It was exciting having students think about
and discuss the possible disconnects between the representation
of reality and whats really happening.
We were in the midst of planning a short documentary
about our schools home community when September 11 happened.
That created all these really intense teachable moments. For a few
days afterwards there were no scripts. It was an interesting time
to watch TV. The professionalism and the gloss broke
down. We spent time thinking about and talking about the moments
that followed the tragedy.
I was trying to get back on track, trying to push getting to work
on the documentary, but it didnt come together. We started
it, but it wasnt what was on the students minds; it
wasnt what was on my mind either. I was doing my best to maintain
my own sense of composure.
Instead, we began to make montages based on news footage. We were
creating these visually abstract montage sequencesin a sense
trying to put it all back together.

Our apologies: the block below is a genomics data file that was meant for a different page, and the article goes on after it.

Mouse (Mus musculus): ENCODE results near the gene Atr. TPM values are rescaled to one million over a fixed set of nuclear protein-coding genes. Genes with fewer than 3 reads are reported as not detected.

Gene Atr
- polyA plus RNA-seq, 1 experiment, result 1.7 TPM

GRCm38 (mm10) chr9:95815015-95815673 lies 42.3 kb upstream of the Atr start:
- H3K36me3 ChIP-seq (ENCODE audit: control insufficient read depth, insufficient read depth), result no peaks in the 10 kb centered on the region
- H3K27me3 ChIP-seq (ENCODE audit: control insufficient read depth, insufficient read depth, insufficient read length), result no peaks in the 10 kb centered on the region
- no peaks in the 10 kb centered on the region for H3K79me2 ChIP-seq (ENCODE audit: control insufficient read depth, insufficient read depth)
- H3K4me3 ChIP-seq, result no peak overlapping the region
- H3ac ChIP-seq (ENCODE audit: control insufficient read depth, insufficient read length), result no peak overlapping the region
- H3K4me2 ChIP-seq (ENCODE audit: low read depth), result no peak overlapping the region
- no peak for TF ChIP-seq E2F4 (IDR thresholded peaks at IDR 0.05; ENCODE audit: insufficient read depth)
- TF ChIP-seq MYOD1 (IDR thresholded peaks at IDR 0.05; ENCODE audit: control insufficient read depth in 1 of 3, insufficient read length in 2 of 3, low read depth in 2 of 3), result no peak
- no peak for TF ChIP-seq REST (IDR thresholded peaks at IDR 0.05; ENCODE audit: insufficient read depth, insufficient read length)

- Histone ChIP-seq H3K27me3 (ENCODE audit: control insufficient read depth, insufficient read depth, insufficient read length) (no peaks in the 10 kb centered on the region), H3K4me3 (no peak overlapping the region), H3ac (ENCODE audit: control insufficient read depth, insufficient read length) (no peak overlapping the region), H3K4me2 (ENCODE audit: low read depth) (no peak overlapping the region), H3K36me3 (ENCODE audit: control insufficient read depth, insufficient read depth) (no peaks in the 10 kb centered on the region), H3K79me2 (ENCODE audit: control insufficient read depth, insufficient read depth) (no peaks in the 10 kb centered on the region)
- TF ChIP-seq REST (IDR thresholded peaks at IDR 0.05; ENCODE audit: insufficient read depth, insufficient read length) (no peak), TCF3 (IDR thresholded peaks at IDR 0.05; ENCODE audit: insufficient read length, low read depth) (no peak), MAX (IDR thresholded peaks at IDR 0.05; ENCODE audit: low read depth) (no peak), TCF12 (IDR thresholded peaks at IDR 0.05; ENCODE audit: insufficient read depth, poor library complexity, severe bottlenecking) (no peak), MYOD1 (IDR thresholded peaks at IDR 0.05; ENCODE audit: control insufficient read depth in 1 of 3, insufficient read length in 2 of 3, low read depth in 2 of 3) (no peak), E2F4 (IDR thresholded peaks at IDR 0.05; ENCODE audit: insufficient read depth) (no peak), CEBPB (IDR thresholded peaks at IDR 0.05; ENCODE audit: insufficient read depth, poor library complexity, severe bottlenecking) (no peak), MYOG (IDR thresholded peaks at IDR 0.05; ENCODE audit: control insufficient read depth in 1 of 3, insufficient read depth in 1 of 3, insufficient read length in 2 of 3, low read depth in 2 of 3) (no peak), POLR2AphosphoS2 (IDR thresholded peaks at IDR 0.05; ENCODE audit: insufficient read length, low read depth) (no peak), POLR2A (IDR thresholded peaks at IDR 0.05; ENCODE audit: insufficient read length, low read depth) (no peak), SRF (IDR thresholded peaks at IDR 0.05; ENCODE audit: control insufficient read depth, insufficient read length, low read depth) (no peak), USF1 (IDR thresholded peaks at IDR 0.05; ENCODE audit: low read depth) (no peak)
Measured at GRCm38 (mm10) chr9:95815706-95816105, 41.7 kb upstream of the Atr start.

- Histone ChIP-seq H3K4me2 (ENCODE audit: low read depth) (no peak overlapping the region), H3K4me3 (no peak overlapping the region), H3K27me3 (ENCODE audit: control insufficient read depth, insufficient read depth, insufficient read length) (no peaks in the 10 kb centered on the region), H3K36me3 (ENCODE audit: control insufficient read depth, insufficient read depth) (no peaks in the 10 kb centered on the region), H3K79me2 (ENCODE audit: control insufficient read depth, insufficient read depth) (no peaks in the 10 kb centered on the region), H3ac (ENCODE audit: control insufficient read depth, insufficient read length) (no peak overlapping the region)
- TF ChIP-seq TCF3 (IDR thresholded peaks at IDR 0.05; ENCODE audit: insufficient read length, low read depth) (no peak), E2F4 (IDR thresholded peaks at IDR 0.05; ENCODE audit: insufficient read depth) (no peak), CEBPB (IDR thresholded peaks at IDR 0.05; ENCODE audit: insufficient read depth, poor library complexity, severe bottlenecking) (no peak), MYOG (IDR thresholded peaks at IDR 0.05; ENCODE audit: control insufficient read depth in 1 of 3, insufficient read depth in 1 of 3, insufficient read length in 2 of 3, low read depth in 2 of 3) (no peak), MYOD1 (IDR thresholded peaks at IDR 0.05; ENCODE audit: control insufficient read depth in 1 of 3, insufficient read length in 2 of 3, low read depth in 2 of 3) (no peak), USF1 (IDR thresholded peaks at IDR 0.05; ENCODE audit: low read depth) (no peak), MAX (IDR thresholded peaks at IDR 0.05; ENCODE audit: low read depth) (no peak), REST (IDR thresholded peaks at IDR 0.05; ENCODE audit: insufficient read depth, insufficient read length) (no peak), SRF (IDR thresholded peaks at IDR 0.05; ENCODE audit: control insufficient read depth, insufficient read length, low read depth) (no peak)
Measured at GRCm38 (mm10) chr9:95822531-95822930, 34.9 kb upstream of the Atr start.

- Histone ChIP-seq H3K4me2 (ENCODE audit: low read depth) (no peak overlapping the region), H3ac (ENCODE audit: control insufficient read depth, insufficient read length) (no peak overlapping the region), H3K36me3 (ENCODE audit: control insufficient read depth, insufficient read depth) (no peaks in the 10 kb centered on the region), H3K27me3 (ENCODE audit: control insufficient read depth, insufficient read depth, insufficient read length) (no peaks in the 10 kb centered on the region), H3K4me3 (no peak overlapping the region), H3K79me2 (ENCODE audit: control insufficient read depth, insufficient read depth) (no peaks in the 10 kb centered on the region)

At first it was so difficult; I was having an existential crisis.
I went into this school year feeling really good about teaching.
Other years I was nervous, but this year I was looking forward to
Things were really
going well and thenSeptember 11like a lot of people
I questioned everything I was doing.
Thinking about the video installation work
a class did last year, I decided to suggest doing an installation
in response to the September 11 tragedy and its aftermath. My suggestion
was that we look at the transformation of space.
I told them about an All Hallows Eve show of the Red Moon Theater
that I had attended. Every year the company creates a ritual performance